"Is Technology Changing Our Brains?" The Guardian's Jackie Ashley asked me from the book I was reading on holiday last week. Jackie was fired up by a speech from psychologist, Baroness Susan Greenfield. I myself was lying in 90 degree heat on a sun lounger with other things on my mind, but it caused me to sit up. The story goes like this....
Once upon a time, (quite recently), Greenfield made a thought-compelling speech to the assorted deadbeats lining the benches of the UK's House of Lords. No doubt lost on them, The Guardian picked it up.
Greenfield set the scene, saying that traditionally: "Human brains programmed information and converted it into knowledge." Using the building blocks of words, grouped into components such as books, stories or a speech - our brains used that flow of information to build up a "personalised conceptual framework, where we can relate incoming information to what we know already." Greenfield continues: "Traditional education (and the brain's processing role within it) allows us to turn information into knowledge."
Now though, the brain operates in a completely different environment. The flow of words have disappeared, to be replaced by a barrage of fast, frenetic, non-sequitur images, icons and pictures machine gunned at our brains from every angle. We've learnt how to multi-task, thereby pulling information on parallel, diluted levels. The click-click, always online, never satisfied information environment has created a new information flow to the brain - the era of contemplation and 'the patient acquisition of knowledge' is passing.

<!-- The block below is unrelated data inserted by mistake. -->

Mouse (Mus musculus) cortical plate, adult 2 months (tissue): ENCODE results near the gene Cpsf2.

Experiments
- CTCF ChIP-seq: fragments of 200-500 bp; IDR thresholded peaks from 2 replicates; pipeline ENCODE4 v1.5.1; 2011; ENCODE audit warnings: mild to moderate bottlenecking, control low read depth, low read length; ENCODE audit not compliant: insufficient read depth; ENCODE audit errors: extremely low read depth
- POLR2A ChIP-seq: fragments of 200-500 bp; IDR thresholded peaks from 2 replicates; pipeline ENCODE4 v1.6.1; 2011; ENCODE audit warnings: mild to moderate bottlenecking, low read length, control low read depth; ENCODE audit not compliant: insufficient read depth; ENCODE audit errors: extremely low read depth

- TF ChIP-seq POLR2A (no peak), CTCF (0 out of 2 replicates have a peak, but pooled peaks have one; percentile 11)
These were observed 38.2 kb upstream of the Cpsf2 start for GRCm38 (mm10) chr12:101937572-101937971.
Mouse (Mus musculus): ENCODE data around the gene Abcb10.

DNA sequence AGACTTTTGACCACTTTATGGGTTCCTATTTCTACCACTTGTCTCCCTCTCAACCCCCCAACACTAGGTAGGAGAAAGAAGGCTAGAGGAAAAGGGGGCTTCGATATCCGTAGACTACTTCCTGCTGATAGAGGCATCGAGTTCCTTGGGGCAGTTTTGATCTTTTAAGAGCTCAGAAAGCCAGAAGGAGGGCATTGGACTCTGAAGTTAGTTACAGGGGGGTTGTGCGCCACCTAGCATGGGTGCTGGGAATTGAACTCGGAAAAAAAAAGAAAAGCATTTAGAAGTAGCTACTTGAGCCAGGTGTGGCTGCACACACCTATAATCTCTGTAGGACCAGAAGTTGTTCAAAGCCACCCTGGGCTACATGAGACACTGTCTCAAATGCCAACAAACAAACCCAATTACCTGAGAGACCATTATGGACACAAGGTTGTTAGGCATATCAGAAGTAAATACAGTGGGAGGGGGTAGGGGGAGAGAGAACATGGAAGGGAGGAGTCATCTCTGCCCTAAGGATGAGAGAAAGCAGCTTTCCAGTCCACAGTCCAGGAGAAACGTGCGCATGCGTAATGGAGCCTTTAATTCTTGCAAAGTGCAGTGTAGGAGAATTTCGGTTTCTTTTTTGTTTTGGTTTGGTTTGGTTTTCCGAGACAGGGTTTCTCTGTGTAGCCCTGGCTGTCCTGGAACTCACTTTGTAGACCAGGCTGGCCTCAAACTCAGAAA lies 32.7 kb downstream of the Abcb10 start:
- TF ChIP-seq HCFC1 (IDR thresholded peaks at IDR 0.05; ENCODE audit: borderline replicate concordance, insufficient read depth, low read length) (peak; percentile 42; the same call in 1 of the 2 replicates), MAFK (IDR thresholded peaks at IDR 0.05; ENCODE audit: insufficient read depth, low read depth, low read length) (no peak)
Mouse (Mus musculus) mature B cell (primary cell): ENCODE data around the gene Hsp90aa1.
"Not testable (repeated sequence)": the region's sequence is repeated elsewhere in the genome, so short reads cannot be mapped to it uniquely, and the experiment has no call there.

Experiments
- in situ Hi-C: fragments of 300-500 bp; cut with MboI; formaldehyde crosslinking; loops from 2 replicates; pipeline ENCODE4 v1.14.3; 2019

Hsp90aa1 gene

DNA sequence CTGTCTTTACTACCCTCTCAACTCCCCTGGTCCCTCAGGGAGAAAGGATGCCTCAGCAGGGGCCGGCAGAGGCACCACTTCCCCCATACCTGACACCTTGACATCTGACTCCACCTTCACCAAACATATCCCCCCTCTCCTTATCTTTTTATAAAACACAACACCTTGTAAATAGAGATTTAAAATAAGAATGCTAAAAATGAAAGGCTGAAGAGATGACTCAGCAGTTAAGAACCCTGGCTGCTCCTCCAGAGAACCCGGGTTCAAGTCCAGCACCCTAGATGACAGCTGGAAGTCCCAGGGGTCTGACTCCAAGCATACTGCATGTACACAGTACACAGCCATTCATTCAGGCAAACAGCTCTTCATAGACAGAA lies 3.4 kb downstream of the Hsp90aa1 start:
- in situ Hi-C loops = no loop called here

So the question that's stressing Jackie Ashley, from listening to Greenfield, is this. If the method of input into the brain has changed, surely that effects the output?
Ashley's speculation on the brain's reaction and output is interesting, suggesting that this image/icon/never satisfied brain input can be attributed to rising agitation levels and general restlessness in classrooms. So is the PC responsible for the rising levels of Ritalin and Prozac consumption amongst today's kids?
On the flipside, I wouldn't mind having another look at this. I'll wager that the new brain input is developing a new level of intuitive, emotional and communicative skills amongst many of today's kids. As a kid I learnt how to gauge moods, either by listening to a tone of voice or looking in the eye of someone in front of me. Today's kids can do all that and more, interpreting each other's feelings by an IM chat, the punctuation used in a text message or god help us, the carefully selected choice of a 'smiley.' Maybe the PC is actually accelerating emotional and intuitive maturity amongst kids?
Who knows? There's a few quid in it for consultants to run studies - but frankly, I think we could do with finding out a little more.